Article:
advantage because IBM would then be able to hire talented people its competitors
would turn down.
The company has traditionally resisted labor union organizing, although unions
represent some IBM workers outside the United States.
In 2009 following the announcement in the UK of pension cuts that left many
employees facing a shortfall in projected pensions, several hundred employees
joined the Unite union.
In the 1990s, two major pension program changes, including a conversion to a
cash balance plan, resulted in an employee class action lawsuit alleging age
discrimination. IBM employees won the lawsuit and arrived at a partial
settlement, although appeals are still underway. IBM also settled a major
overtime class-action lawsuit in 2006.
Historically, IBM has had a good reputation of long-term staff retention with
few large scale layoffs. Recently, there have been a number of broad cuts to the
workforce as IBM attempts to adapt to changing market conditions and declining
profits. After posting weaker than expected revenues in the first quarter of
2005, IBM eliminated 14,500 positions, predominantly in Europe. In May 2005, IBM
Ireland announced that the MD (Micro-electronics Division) facility was closing
down by the end of the year and offered a settlement to staff. However, all
staff that wished to stay with the Company were redeployed within IBM Ireland.
The production moved to a company called Amkor in Singapore who purchased IBM's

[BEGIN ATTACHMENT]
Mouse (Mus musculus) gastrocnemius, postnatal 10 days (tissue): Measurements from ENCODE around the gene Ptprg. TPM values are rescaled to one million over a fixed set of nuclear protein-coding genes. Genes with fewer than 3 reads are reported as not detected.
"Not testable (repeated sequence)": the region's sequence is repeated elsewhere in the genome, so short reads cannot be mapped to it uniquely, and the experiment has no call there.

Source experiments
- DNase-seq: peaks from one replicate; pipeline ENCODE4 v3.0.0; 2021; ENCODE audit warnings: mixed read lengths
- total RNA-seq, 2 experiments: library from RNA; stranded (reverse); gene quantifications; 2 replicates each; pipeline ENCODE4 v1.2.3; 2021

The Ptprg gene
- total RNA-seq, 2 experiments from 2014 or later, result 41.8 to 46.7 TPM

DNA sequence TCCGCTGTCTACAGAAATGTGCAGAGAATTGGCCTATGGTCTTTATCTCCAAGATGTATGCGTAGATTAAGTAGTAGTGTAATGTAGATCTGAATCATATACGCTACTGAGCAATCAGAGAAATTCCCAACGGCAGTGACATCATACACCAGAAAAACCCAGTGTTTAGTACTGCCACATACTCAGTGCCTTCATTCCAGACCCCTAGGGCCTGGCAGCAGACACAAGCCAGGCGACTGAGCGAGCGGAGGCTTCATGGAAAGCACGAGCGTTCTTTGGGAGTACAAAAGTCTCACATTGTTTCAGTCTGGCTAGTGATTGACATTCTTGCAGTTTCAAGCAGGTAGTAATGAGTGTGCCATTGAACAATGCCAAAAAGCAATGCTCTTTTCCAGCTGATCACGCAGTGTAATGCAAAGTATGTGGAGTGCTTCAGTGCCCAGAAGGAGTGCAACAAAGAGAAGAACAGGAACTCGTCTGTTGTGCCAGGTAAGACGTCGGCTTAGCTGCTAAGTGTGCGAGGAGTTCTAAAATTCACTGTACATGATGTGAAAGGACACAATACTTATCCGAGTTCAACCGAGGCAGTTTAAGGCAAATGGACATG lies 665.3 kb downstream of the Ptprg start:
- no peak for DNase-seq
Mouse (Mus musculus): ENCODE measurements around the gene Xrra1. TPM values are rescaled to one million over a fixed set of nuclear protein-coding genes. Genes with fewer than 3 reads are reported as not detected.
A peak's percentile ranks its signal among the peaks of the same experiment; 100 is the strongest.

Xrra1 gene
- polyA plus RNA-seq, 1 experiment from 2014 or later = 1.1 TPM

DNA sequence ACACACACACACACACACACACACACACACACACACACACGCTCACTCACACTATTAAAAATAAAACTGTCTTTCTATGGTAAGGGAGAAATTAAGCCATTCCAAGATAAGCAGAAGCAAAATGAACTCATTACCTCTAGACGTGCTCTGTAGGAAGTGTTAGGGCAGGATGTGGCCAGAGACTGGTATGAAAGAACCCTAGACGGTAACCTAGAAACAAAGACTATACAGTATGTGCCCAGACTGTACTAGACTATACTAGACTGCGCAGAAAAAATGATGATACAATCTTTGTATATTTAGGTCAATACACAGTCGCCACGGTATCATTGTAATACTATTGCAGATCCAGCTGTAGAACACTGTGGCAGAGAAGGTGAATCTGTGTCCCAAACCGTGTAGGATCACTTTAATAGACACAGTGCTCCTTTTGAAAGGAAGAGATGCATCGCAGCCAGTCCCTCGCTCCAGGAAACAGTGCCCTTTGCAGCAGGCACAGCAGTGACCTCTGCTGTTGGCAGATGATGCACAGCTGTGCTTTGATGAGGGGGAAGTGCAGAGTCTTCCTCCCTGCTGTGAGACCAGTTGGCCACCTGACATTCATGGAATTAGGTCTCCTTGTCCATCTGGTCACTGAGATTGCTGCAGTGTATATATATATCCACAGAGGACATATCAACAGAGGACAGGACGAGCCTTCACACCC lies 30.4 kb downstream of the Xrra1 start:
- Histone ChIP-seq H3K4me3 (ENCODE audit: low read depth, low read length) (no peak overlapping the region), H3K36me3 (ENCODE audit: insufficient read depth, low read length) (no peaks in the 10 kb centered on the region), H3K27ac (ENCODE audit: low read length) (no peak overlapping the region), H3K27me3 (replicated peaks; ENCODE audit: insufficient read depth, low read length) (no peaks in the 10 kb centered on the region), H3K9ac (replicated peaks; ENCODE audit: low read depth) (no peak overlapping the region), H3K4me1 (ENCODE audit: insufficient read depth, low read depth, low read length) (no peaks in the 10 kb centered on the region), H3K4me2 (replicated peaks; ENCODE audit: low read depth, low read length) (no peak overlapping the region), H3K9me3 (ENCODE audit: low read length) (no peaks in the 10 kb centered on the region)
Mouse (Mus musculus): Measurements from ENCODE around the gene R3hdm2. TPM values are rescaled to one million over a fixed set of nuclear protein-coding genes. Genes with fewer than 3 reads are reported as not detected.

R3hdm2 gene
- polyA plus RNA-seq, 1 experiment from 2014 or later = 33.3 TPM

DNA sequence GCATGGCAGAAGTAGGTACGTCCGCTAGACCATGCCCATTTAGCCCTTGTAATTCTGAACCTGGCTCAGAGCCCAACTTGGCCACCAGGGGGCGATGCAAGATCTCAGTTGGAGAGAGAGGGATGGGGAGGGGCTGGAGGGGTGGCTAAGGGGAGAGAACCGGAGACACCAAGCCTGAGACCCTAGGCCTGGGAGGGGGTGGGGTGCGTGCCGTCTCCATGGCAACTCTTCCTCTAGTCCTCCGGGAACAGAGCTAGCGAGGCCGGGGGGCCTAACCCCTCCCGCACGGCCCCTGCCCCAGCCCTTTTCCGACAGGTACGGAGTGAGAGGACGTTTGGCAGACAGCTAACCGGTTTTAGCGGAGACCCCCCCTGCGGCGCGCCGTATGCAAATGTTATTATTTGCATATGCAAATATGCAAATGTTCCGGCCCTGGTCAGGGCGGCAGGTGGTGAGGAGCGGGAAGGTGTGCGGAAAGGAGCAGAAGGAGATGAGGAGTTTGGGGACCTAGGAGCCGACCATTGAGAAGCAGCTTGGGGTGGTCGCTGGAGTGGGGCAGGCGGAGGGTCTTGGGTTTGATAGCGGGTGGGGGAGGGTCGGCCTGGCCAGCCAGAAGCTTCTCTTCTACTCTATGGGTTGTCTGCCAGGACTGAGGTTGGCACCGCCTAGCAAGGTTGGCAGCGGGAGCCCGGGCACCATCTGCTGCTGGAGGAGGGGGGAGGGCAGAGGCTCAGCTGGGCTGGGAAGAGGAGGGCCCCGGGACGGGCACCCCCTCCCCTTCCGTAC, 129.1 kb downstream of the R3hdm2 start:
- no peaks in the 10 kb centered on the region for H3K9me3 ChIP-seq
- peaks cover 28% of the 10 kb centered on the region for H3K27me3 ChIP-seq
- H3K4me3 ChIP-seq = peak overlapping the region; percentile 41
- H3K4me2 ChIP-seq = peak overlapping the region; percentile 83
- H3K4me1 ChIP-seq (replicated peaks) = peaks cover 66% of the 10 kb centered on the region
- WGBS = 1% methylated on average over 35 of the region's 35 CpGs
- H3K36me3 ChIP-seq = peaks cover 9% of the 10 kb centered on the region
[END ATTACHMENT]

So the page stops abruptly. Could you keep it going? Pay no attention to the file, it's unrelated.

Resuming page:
Microelectronics business in Singapore and is widely agreed that IBM promised
this Company a full load capacity in return for the purchase of the facility. On
June 8, 2005, IBM Canada Ltd. eliminated approximately 700 positions. IBM
projects the moves as part of a strategy to "rebalance" its portfolio of
professional skills and businesses. IBM India and other IBM offices in China,
the Philippines and Costa Rica have been witnessing a recruitment boom and
steady growth in number of employees due to lower wages.
On October 10, 2005, IBM became the first major company in the world to formally
commit to not using genetic information in employment decisions. The
announcement came just a few months after IBM stated its support of the National
Geographic Society's Genographic Project.
IBM provides same-sex partners of its employees with health benefits and